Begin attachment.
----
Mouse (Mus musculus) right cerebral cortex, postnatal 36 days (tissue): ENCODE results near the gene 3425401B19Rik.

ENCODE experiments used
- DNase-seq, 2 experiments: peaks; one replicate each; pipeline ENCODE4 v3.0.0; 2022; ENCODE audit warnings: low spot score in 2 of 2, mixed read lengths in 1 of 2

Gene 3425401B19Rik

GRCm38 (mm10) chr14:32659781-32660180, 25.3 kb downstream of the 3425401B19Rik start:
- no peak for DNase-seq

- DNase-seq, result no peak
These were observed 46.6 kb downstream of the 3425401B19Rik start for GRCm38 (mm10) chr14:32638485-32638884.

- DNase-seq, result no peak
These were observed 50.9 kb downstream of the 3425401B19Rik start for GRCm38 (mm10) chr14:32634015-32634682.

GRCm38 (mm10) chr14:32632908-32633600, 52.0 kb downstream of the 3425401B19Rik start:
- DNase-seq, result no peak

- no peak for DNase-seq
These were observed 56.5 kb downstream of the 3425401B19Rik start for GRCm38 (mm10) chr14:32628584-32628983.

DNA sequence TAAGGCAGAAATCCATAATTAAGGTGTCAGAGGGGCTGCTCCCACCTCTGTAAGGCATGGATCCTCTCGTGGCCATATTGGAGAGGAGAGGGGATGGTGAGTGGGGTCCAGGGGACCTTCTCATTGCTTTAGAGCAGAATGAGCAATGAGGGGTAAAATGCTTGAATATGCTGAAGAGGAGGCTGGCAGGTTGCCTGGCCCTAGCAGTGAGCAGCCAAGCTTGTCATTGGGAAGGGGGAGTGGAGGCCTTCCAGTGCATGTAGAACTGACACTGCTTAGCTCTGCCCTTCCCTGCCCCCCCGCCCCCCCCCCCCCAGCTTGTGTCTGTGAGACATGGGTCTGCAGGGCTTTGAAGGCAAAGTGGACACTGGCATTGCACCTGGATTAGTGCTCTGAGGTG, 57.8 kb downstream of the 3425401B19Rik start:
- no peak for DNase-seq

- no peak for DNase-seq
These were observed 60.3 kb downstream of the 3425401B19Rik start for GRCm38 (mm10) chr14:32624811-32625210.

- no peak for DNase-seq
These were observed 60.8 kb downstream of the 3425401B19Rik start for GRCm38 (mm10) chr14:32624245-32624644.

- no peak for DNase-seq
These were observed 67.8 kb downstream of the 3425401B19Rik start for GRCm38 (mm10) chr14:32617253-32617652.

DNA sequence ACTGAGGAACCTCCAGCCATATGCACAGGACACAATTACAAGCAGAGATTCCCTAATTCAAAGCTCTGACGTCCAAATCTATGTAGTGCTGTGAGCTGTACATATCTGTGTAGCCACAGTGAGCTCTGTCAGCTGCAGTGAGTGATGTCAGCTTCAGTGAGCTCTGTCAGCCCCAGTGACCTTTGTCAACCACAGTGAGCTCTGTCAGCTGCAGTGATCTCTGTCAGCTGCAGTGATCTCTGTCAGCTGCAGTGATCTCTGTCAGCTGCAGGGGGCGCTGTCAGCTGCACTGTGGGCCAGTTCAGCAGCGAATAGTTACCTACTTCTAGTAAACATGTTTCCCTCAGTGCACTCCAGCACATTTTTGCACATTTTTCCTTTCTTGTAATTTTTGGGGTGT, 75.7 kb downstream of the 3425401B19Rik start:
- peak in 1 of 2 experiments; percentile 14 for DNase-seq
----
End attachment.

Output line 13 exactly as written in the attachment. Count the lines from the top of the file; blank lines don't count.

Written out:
- no peak for DNase-seq